Chance wants you to be wondering all of these things, which is why, despite its depressing qualities, it’s also compelling, very tense and claustrophobic (rather than vertiginous). The double meaning in the title, which becomes hugely important in the second episode, makes you wonder exactly how much of what’s going on is genuine coincidence and what’s not – or even if Laurie’s character is facing a Sixth Sense discovery that he’s had a brain injury himself. Even if you’re not exactly sure what the trap is, you can feel the jaws slowly closing around Laurie, who’s a good guy who wants to do the right thing.

It’s a good, smart, well-paced thriller that’s definitely worth a try.

Barrometer rating: 2
Would it be better with a female lead? No
TMINE’s prediction: Commissioned for two seasons

The BarrometerA Barrometer rating of 3

Third-episode verdict: Falling Water (US: USA)

In the US: Thursdays, 10/9c, USA

The problem with Falling Water, USA’s new sci-fi thriller about three people who find they’re sharing dreams that give them insights into the real-world, is that the dreams are almost indistinguishable from reality. You might think this a good thing, as one of the better things about the otherwise soporific pilot episode was its Francis Bacon-inspired and often surreal dream sequences. And indeed some of the dreams featured in the show have been engrossing, disturbing, fascinating and mind-bending. Certainly, you’d be excused for watching Falling Water simply for the dreams.

And if Falling Water‘s principal plan is to make us doubt reality or question what is real and what is dreamt, it might be on to something. The trouble is that the show seems to want to have its cake and eat it, by making us want to doubt reality yet still arguing there is a reality – but one that’s so stupid, it might as well be a dream.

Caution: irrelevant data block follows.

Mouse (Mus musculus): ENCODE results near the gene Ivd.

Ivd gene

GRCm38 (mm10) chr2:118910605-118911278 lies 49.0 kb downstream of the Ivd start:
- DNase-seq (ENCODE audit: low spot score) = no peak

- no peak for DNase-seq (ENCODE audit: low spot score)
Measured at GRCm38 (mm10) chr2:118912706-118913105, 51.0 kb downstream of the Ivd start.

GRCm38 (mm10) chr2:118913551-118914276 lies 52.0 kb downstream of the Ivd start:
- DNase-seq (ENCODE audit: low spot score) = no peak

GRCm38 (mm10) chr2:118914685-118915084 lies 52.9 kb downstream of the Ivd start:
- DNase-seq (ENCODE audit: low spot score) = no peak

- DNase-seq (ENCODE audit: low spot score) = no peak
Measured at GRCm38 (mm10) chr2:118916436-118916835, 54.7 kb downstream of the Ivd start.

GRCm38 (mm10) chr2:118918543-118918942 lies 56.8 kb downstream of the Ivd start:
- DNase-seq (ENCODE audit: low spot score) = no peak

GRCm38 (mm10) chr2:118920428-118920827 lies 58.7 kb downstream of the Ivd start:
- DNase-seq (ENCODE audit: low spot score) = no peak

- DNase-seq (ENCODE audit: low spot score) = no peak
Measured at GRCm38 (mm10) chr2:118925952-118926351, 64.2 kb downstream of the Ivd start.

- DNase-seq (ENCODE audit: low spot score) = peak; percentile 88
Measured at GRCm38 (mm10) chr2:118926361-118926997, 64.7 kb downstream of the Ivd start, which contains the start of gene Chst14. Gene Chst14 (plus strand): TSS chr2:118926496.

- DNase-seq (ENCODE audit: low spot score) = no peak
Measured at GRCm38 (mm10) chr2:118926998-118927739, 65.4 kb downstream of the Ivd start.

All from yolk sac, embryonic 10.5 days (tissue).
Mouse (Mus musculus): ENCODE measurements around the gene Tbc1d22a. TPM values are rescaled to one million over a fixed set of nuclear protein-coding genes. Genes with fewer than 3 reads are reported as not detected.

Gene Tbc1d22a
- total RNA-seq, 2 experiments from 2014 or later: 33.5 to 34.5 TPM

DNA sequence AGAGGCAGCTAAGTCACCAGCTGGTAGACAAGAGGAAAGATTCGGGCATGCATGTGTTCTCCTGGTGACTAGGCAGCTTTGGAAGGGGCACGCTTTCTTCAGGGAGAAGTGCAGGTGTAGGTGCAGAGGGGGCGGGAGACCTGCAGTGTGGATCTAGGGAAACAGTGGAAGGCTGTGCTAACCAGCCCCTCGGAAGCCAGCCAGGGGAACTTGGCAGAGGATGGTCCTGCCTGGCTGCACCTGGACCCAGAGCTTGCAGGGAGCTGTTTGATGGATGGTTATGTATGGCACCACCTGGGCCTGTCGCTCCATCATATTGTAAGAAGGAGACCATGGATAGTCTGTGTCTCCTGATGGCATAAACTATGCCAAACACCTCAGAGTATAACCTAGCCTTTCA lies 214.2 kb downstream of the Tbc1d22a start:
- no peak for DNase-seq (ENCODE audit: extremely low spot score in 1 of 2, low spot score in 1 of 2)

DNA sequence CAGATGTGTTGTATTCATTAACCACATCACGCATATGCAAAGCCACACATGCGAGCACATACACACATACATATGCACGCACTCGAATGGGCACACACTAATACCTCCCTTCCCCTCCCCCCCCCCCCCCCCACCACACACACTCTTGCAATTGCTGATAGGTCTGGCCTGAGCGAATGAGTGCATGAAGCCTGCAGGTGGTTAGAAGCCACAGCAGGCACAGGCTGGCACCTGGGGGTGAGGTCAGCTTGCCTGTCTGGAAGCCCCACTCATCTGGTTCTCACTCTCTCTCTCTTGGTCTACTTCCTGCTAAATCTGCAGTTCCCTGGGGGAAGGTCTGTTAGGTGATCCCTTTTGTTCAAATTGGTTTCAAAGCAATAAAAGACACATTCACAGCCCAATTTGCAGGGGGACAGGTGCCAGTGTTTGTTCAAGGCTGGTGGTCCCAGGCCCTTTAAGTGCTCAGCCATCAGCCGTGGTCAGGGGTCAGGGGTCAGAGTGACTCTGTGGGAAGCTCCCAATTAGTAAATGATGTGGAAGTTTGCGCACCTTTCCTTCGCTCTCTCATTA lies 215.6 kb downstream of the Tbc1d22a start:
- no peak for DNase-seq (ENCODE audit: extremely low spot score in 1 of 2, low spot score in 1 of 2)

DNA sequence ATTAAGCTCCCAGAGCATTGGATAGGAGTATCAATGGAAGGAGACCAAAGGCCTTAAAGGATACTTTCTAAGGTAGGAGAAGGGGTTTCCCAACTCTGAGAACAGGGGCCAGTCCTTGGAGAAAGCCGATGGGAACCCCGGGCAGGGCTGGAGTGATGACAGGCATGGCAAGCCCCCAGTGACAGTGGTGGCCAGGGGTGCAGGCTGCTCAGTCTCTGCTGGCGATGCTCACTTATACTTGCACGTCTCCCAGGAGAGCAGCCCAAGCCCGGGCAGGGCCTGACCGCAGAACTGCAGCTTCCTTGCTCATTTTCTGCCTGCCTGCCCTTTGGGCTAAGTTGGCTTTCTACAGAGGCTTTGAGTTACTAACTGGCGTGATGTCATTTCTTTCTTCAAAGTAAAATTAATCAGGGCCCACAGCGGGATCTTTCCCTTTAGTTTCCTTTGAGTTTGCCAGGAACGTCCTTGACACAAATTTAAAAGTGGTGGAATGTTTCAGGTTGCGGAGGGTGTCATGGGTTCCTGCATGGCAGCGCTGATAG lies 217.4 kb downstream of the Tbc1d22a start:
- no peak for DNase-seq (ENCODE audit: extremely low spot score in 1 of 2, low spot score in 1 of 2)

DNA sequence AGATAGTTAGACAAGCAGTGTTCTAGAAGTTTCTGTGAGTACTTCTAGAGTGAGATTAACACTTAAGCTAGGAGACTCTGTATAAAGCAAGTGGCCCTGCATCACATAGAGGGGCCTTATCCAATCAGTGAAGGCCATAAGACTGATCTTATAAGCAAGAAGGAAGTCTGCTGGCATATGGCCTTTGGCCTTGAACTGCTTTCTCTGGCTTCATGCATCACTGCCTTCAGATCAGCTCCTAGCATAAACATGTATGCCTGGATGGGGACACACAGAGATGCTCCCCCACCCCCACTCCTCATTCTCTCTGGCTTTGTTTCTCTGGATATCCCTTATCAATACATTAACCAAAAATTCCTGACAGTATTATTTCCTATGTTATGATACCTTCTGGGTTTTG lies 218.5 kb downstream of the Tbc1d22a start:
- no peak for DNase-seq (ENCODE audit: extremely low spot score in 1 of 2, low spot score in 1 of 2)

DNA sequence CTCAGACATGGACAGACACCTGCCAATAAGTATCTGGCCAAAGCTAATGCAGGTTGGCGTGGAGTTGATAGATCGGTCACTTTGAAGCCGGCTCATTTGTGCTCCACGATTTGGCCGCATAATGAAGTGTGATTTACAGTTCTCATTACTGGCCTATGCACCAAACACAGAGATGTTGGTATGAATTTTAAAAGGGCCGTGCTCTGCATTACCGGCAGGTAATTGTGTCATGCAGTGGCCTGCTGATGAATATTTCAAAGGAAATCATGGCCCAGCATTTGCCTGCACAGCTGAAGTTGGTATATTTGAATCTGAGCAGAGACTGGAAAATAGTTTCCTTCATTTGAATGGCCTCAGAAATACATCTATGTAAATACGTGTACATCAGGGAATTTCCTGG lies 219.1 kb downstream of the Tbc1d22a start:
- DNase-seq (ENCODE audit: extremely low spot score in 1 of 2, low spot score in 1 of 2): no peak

The essence of the show is a bonkers conspiracy theory involving shady international commodities dealings, 70s folk singers, a creepy child and a suicide cult that wears green trainers. It’s hard to watch all of that without thinking that unless it’s all revealed to be absolute nonsense in some Inception-like third layer of dreaming, Falling Water is YA serial TV show with a ridiculous McGuffin that will disappoint anyone who stays to the end of the season and/or series.

Which is a shame, because the show does have some great imagery, some fine performances and those dream sequences. Okay, it moves at glacial speeds and it’s only at the end of the third episode that the three dreamers (Lizzie Brocheré, David Ajala, Will Yun Lee) whose individual stories we are following come together for the first time, but it’s still fascinatingly odd, without exhibiting the worst laws of Netflix’s similar Sense8

I’m probably going to keep watching this, because of the visuals, its oddness, Ajala and Yun Lee, but it’s not a show I’d recommend starting if you’re not already watching yourself.

Barrometer rating: 3
Would it be better with a female lead? If it was a different lead to Brocheré then yes
TMINE’s prediction: Cancelled by the end of the season